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United States Politics

How Yucca Mountain Was Killed 340

Posted by timothy
from the actually-the-mountain's-doing-just-fine dept.
ATKeiper writes "The Yucca Mountain nuclear waste repository, which was selected by the U.S. government in the 1980s to be the nation's permanent facility for storing nuclear waste, is essentially dead. A new article in The New Atlantis explains how the project was killed: 'In the end, the Obama administration succeeded, by a combination of legal authority and bureaucratic will, in blocking Congress's plan for the Yucca Mountain repository — certainly for the foreseeable future, and perhaps permanently.... The saga of Yucca Mountain's creation and apparent demise, and of the seeming inability of the courts to prevent the Obama administration from unilaterally nullifying the decades-old statutory framework for Yucca, illustrates how energy infrastructure is uniquely subject to the control of the executive branch, and so to the influence of presidential politics.' A report from the Government Accountability Office notes that the termination 'essentially restarts a time-consuming and costly process [that] has already cost nearly $15 billion through 2009.'"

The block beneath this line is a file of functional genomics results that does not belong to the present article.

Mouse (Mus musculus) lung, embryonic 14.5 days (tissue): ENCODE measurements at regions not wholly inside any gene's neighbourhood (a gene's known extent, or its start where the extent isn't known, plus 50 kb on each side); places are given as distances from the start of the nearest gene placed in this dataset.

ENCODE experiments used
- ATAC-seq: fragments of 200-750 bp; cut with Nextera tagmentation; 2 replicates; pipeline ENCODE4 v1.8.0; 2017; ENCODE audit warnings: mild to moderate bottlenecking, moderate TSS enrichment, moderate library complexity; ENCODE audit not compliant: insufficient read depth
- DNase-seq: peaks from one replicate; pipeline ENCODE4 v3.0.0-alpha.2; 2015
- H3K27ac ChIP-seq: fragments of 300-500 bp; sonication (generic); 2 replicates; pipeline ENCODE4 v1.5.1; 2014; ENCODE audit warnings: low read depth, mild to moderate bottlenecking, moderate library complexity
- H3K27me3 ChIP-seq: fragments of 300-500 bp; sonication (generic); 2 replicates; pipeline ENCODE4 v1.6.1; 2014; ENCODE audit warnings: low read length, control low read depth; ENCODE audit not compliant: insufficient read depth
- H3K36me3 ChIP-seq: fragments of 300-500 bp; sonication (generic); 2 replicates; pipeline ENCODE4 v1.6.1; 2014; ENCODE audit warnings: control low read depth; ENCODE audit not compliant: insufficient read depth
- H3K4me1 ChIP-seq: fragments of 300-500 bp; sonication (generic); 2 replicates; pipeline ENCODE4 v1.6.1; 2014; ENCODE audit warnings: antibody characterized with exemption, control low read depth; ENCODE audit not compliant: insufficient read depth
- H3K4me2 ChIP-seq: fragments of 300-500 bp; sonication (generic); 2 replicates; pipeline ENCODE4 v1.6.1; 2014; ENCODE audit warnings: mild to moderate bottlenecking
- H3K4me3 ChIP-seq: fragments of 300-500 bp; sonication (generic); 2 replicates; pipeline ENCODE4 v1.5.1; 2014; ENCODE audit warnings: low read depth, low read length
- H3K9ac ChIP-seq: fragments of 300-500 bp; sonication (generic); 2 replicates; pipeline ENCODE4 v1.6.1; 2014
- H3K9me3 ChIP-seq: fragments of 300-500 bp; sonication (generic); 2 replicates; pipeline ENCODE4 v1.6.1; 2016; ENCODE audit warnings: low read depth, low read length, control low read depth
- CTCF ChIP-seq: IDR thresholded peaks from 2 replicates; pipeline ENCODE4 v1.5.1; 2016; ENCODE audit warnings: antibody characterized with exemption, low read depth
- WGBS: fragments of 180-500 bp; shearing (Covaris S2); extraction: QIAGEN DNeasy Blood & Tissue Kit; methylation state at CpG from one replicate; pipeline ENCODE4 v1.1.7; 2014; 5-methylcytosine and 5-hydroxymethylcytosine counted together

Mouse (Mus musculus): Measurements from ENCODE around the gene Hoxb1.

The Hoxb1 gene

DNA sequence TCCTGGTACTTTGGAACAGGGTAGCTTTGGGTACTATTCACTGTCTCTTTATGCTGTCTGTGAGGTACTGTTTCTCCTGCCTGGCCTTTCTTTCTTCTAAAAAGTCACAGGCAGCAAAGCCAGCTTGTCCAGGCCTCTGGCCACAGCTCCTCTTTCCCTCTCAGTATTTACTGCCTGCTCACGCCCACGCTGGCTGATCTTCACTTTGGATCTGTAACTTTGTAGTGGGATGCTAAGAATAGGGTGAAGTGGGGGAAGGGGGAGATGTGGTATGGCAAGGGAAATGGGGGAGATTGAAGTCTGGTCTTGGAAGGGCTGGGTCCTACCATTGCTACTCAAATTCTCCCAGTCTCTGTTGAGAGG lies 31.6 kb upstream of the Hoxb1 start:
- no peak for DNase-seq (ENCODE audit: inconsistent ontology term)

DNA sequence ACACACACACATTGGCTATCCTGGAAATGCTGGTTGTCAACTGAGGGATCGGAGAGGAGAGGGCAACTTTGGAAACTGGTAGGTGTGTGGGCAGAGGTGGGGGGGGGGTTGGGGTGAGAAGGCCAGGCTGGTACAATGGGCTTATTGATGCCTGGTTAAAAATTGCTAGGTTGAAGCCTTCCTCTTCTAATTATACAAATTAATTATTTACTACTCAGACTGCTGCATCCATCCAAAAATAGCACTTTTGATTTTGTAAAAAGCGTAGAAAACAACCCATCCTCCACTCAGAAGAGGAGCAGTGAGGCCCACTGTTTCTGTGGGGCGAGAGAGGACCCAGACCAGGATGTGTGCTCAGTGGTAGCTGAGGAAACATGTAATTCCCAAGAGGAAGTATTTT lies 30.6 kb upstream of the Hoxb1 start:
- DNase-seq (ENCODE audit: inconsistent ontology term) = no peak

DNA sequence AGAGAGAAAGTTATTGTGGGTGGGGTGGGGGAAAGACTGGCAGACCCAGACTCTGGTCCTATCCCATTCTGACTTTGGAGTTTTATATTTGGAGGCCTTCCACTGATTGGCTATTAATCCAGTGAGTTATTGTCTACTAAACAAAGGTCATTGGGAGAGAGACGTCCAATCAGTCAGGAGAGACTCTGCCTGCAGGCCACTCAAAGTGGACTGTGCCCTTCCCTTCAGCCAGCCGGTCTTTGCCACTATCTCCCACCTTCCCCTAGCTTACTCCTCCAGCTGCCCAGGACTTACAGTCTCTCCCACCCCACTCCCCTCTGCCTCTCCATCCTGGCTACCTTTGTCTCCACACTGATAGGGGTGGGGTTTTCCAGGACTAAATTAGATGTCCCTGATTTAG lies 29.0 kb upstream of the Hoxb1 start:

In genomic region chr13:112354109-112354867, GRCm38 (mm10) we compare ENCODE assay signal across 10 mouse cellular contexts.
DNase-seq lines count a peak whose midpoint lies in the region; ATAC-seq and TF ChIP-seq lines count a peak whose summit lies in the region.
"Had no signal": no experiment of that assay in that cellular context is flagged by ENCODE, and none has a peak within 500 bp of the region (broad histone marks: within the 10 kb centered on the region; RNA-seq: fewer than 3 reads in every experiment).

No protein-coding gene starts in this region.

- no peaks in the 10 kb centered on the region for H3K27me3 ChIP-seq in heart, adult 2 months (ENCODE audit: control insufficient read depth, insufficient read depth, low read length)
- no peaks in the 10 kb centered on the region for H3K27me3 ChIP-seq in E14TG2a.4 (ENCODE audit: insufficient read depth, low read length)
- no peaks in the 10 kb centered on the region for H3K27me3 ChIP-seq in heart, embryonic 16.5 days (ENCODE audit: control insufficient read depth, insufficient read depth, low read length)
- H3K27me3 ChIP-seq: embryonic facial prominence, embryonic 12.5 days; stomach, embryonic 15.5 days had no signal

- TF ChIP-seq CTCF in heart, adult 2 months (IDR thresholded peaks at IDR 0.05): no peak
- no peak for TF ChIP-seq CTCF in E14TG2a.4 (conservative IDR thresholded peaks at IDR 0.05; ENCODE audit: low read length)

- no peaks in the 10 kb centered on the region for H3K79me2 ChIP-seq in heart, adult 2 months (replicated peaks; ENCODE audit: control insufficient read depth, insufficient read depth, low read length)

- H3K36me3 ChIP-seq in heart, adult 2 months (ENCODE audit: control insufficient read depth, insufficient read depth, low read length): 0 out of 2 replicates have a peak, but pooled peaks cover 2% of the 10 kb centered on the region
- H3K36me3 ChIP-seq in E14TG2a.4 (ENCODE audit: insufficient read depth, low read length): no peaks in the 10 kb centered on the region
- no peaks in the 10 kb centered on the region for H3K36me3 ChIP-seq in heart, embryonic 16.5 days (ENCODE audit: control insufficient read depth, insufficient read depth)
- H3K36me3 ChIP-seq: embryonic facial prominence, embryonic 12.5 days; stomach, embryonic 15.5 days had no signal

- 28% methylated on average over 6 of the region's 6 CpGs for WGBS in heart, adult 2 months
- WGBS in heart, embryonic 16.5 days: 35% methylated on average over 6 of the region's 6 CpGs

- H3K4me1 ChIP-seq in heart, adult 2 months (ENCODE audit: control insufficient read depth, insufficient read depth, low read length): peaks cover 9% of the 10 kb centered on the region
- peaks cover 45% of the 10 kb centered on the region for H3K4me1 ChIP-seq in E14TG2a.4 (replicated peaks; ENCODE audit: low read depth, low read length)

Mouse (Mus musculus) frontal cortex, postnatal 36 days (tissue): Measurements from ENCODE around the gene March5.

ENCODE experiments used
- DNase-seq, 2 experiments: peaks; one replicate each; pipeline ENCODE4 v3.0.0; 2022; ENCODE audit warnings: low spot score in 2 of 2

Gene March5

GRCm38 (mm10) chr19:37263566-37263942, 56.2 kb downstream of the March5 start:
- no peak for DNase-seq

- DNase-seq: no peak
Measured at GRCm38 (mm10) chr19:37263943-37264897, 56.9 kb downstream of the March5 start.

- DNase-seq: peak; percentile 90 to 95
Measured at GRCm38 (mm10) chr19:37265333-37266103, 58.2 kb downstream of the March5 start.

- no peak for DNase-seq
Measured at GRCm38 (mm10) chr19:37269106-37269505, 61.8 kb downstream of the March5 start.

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How Yucca Mountain Was Killed

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  • by aurispector (530273) on Thursday December 06, 2012 @06:16PM (#42209427)

    end of story

  • by Sabalon (1684) on Thursday December 06, 2012 @06:21PM (#42209487)

    That's the biggest problems with shifts in power, especially if parties change every four years. One party spends four years getting something in place, or sets some long term goals, and then next election someone else comes in and changes it all. So they spend all the time and money getting one thing spun up and then it gets canned and they spend the next four years doing something else and it may be canned.